OH BURN! ~ Ham Pie Sandwiches

29 January 2007


I mean cut! Yeah.

This kind of thing happens to me way too often, where "once every six months" is still equal to "too often". This time it was particularly appropriate and dangerous, because I was chopping jalapeño peppers! As we all know, hot peppers contain capsaicin, the oil that gives them heat. So it's always awesome when you chop up a bunch of peppers, forget to wash your hands, then accidentally rub your eye. That circumstance actually requires the phrase "oh burn". OW. If you ever do that, an eye bath in milk will help. Water will not, because water and capsaicin oil act shockingly like OIL AND WATER! It's the same reason you want to drink beer and eat lots of yogurt-laden raita while having a spicy Indian dinner: beer and dairy will actually rinse the oil as opposed to repelling it.

Fortunately, the human body is designed with blood pressure, so when you slip chopping jalapeños and cut a good deep slice straight through your thumbnail and half an inch into the flesh beyond, said pressure causes both blood and capsaicin to rush out of your body, flushing out the cut. Clearly, you also want a good dose of hydrogen peroxide, but at least you won't fall over shrieking and swelling instantly. You'll just lose some blood.

This is a good argument for a few things. First, I need to suck it up and learn to hold my vegetables the right way while chopping. "The right way", according to such glorious people as Julia Child, is to put your hand into a fist, palm side down, and hold your onion or whatever with the bottom of your folded fingers. This puts your knuckles closest to the blade. I have found this incredibly awkward, but if it lets me just skin my knuckles as opposed to stabbing myself completely, I think I need to give it a try.

Second, I need to start using a wider knife. My favorite knife right now is 1 inch wide. My grip on the handle is more than 1 inch wide. Therefore, if I don't arrange things well, my fingers hit the cutting board before the entire blade is down, thus encouraging slippage. This is exactly what happened on this occasion. Great job, me! Start using the 2-inch gigantic butcher knife.

So we didn't just end up throwing out a board of chopped jalapeños after the debacle. Instead, we ended up with a delicious spread of refried black beans with rice.

Refried beans have been a standard of mine for a good five years. Even before I was making them from scratch, we had at least a couple cans a week. Big surprise: we were in school. Refried beans were cheap and plentiful, and a pan of enchiladas could easily feed our 7-person house. However, when I tried my first pan of homemade refrieds...well. Let's just say that the canned beans weren't going to cut it anymore. We could tailor the homemade beans to our exact preferences of spice and texture, and dried beans were even cheaper than canned. Besides, the whole process took almost the same overall effort as doctoring canned beans. It was just over.

This time, I made a very slight variation on my basic take: I added corn. Gracious! That is uncalled for, young lady! Perhaps you want to invite that hussy squash over as well!

Refried Black Beans with Corn

1 cup dried black beans
1/2 yellow onion
2-4 cloves garlic
1 jalapeño pepper
maybe 2/3 cup frozen corn, derfrosted
cumin, salt, black pepper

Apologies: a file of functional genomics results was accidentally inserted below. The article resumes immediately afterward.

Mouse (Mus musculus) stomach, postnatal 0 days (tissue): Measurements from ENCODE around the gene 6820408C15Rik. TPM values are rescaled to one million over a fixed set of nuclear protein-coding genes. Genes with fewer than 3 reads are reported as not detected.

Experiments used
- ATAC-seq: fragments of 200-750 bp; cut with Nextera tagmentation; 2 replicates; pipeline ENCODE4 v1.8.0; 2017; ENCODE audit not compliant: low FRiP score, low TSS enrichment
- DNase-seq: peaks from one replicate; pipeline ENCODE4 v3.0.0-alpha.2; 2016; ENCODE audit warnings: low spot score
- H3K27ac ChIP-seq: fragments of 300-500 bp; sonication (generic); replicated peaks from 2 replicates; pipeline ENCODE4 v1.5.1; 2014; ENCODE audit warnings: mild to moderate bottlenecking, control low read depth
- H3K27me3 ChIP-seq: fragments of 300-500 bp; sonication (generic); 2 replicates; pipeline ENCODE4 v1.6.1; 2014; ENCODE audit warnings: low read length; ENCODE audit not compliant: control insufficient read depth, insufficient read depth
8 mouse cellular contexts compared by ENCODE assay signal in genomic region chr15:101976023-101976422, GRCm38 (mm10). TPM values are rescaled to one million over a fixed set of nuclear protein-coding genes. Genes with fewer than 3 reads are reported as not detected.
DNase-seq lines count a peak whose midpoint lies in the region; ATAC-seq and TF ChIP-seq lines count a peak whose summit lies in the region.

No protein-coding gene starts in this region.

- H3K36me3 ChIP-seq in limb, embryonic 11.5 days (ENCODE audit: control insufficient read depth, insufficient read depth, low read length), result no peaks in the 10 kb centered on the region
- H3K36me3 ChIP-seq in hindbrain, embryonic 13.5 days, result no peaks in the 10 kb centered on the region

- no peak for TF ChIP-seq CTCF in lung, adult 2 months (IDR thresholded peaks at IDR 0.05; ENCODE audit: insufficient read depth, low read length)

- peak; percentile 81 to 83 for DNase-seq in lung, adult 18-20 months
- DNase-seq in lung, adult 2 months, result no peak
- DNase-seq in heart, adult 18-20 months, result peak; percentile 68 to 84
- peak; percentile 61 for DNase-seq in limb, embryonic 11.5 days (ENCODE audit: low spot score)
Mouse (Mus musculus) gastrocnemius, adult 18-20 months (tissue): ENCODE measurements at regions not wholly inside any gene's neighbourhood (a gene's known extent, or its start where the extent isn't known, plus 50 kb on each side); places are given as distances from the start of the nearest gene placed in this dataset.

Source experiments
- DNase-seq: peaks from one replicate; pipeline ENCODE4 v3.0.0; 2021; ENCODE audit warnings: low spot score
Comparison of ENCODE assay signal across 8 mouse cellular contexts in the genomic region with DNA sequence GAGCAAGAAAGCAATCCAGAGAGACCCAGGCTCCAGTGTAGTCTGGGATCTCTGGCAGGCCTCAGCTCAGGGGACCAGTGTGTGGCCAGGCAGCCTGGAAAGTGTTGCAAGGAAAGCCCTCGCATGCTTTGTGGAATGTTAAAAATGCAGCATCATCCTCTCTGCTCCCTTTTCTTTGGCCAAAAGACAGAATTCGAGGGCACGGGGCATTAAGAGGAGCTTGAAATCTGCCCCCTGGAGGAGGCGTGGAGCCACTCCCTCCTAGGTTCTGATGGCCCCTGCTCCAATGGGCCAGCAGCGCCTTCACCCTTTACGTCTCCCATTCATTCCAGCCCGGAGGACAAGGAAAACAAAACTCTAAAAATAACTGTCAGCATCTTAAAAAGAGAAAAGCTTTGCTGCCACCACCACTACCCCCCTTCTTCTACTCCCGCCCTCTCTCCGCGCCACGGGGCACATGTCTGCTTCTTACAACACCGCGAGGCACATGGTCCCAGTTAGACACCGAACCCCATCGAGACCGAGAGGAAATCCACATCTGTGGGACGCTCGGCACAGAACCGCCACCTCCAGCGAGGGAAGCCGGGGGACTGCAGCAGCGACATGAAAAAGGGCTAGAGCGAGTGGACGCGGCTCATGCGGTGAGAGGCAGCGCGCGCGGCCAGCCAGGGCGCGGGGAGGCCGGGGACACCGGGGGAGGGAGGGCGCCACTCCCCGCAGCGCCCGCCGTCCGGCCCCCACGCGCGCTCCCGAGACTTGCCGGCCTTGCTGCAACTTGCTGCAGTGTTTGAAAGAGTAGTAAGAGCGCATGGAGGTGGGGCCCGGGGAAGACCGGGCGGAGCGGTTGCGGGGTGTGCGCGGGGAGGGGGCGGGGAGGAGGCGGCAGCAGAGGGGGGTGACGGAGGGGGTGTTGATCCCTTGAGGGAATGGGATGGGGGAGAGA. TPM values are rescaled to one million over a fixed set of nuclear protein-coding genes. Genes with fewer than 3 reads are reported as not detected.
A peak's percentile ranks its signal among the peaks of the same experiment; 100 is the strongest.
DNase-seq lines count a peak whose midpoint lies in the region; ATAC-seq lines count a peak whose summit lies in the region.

butter or decently flavored oil

This could not be easier, although it does take time. First, sort your beans and put them into a large bowl or pot. Cover them with twice their depth in water and leave them for several hours, or overnight. See, you can even sleep while cooking. It's great.

The next day, boil the soaked beans until tender. Usually this takes about an hour, but it varies depending on bean age. You may need to add more water so things don't stick. Then drain the beans, reserving liquid. Or, you know, just pour off any excess liquid on the top, so you have a pot of mostly beans and a cup or so of liquid. It depends on how lazy you are.

Warm a few glugs of oil or a chunk of butter in a wide, deep frying pan. You can use almost any oil here, as long as it has some flavor. I like to use some olive and some peanut oil. Or you can mix oil and butter: it's your call. Chop up your onion and garlic and add them to the pan with a liberal seasoning of cumin. While they're softening, mince your jalapeño finely. Don't cut off your finger. Add the pepper and corn to the pan, stir to mix, and let everything cook on medium until soft.

Defrosting corn: stick your corn in a small bowl or cup, and cover it with hot water. Pour the water off. Repeat once or twice. The corn is now defrosted. It won't actually hurt to use still frozen corn here; it will just make the cooking take longer. So do whatever floats your boat.

When things are looking soft and smell so good you wouldn't mind climbing into the pan with them, add your beans and a cup or so of their liquid. Mash some of the beans into the pan with the back of your spoon. You can mash to any level of chunkiness; it's fine. Bring the pan to a slow simmer and cook down until everything is at the texture you want, stirring occasionally to keep dry bits from sticking to the pan. My refrieds usually take about 15 or 20 minutes, longer if the pan wasn't hot enough. Taste and correct seasoning, then eat.

You can do anything with refried beans: make tacos, burritos, or enchiladas, fry them in quesadillas, or just bowl it up with rice, salsa, and sour cream or (in my case) good thick yogurt. Congratulations: your dinner cost, what, two dollars? It is an awesome dinner. Eat it and be happy.

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